Identity providers (IdPs) issue OAuth 2.0/OIDC tokens in the JSON Web Tokens format (JWT, pronounced "jot"). Users, services, and applications are responsible for obtaining the appropriate JWT from the IdP to access the Cognite API.
The way these tokens are granted may vary, depending on the software vendor's implementation. OAuth 2.0 specifies five types of grants designed to satisfy different use cases. For CDF, the relevant grants are:
- The Authorization code grant and the Implicit grant (to authenticate and authorize user applications).
- The Client credentials grant and On behalf of (to authenticate and authorize service applications).
Authorization code grant
This type of grant is the most commonly used in OAuth 2.0 deployments. It's geared toward a user (resource owner) using an application to perform some action that first requires authentication and authorization. The application or client can run for an extended period and needs both the client credentials AND your interactive approval. This flow allows the app to both get a token and a refresh token and to continue to get renewed access without your approval. We refer to this OAuth2 communication flow as an authorization code grant with PKCE.
The diagram below illustrates the communications flow in this grant type. When Open ID Connect is implanted with OAuth 2.0, an ID token is returned along with the access token (denoted in the flow in brackets).
In this flow, you have to interact as part of the sign-in process to approve that the application can get a token on your behalf. This token is time-limited, but the application will NOT get a refresh token. When the token expires, the application has to recheck with Microsoft Entra ID (ME-ID) to see if you are signed in to ME-ID in your browser. If not, it will prompt you to sign in again. If you're signed in and the session hasn't timed out (dependent on the organization's security policies), the application will silently get another token in the background.
The implicit grant is similar to the authorization code grant, with two distinct differences.
Firstly, it's intended for user-agent-based clients (such as single-page web apps) that can't keep a client secret because all the application code and storage are easily accessible.
Secondly, instead of the authorization server returning an authorization code that's exchanged for an access token, the authorization server returns an access token.
Client credentials grant
Use this type of grant when authentication of system-to-system communications is required and where a user's specific permission isn't required to perform its functions. Applications must authenticate before writing data to CDF. For example, you have a Python script running locally on your computer, it's secure, and has a start and a stop time. However, you expect it to run for several hours, so you don't want to sit there and wait. You also don't want it to run as you since it will only operate on some of the data in CDF, and you want to ensure that the script runs with the least number of privileges to avoid that something bad happens if you have made a mistake in the script.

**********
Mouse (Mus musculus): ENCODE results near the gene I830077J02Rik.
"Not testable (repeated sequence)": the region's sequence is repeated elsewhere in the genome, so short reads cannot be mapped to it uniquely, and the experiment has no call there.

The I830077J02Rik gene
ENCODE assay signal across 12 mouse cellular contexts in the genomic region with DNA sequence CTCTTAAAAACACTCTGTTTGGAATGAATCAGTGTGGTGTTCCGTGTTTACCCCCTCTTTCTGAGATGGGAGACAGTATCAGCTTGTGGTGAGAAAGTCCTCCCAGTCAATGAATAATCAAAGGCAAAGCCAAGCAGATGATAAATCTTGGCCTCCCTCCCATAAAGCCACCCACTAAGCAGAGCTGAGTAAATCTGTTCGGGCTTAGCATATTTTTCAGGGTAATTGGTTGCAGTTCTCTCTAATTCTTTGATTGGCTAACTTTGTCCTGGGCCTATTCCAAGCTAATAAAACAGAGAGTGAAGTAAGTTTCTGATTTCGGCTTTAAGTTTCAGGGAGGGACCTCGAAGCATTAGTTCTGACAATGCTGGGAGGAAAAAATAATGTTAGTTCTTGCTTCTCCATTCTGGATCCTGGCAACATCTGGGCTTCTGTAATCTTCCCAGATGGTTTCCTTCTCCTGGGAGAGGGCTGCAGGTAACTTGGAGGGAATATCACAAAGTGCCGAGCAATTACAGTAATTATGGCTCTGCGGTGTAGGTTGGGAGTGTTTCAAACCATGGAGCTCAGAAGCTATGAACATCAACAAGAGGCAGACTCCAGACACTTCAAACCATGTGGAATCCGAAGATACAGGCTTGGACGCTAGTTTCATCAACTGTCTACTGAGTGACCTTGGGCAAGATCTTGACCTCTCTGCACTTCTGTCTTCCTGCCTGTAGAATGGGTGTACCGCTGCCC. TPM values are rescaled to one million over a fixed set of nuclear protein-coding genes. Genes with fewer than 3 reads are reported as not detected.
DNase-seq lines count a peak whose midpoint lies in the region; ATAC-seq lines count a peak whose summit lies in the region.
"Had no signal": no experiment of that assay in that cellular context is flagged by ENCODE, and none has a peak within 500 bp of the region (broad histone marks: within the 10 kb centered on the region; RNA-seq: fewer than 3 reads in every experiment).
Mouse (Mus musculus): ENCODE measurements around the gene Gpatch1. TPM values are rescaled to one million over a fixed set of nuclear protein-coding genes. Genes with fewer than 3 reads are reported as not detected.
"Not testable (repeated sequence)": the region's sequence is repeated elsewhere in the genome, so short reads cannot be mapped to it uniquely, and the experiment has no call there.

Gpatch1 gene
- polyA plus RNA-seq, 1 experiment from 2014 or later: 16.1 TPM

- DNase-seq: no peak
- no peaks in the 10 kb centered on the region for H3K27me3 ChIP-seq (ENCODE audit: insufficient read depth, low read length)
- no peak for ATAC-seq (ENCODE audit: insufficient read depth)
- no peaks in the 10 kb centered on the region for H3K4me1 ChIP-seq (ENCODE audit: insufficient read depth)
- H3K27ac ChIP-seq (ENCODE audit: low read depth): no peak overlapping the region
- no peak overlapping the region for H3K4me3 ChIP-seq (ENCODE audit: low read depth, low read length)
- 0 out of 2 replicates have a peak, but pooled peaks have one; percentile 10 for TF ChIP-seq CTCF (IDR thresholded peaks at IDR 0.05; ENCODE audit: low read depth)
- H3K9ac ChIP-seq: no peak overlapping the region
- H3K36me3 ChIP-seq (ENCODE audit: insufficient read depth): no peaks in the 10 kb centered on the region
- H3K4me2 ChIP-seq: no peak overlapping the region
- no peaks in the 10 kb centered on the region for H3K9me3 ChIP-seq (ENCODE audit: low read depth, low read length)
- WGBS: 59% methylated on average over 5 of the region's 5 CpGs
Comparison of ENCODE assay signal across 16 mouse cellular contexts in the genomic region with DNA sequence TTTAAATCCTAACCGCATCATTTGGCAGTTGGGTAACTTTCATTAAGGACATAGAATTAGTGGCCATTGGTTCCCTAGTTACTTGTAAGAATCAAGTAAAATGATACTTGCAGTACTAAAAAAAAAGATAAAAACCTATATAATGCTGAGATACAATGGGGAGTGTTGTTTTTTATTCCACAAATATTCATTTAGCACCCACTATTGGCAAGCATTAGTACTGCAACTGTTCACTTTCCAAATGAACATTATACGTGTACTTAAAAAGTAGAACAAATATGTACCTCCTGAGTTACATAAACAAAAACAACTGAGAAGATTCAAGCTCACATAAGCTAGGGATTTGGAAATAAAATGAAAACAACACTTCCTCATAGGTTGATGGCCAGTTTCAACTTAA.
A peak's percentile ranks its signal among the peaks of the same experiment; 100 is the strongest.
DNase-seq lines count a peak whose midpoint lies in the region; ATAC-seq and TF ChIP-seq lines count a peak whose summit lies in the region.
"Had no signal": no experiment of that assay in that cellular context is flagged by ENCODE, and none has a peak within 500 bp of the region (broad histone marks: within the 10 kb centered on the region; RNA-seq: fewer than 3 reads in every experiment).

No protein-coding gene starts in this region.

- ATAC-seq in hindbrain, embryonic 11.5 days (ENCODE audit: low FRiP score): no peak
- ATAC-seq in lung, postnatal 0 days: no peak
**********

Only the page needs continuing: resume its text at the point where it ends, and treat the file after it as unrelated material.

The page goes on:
In the client credentials grant flow the ME-ID app registration gives you a client id and a client secret. You configure your application with these values, and the application interacts with the CDF project and the ME-ID instance to get a time-limited token. As long as you secure your script, intercepting the communications will only yield a token that's not valid for long. The Python app also gets a refresh token that it can use to get a new token. This can continue for days and months.
This grant type is critical to successfully implement userless software services such as extractors, as they meet the need for these applications to be able to authenticate without any user interaction (beyond the initial configuration).
This flow allows an application to delegate your access for CDF to run some computation (such as a transformation or function). Because it's associated with your identity, the access will be a subset of yours and is explicitly authorized by you.
For an application to invoke this flow:
You interactively start an on-behalf-of flow using a special API in CDF from the application. CDF will use your identity against your IdP in an OAuth2 flow and send you back an interim token called a nonce.
You must supply this nonce to the transformation or function, which will then connect to the started flow and get a token, and be allowed to refresh tokens on your behalf.
The time allowed for the function or transformation to complete can vary, but you can set it to an hour, a day, or even a week or longer.
Usually, this two-step process happens in the background for you. It's essential to understand that as opposed to the "client credentials" case, you need to be present and approve at the start of this process, and the app or script will run with your access rights, not their own like for the client credentials case.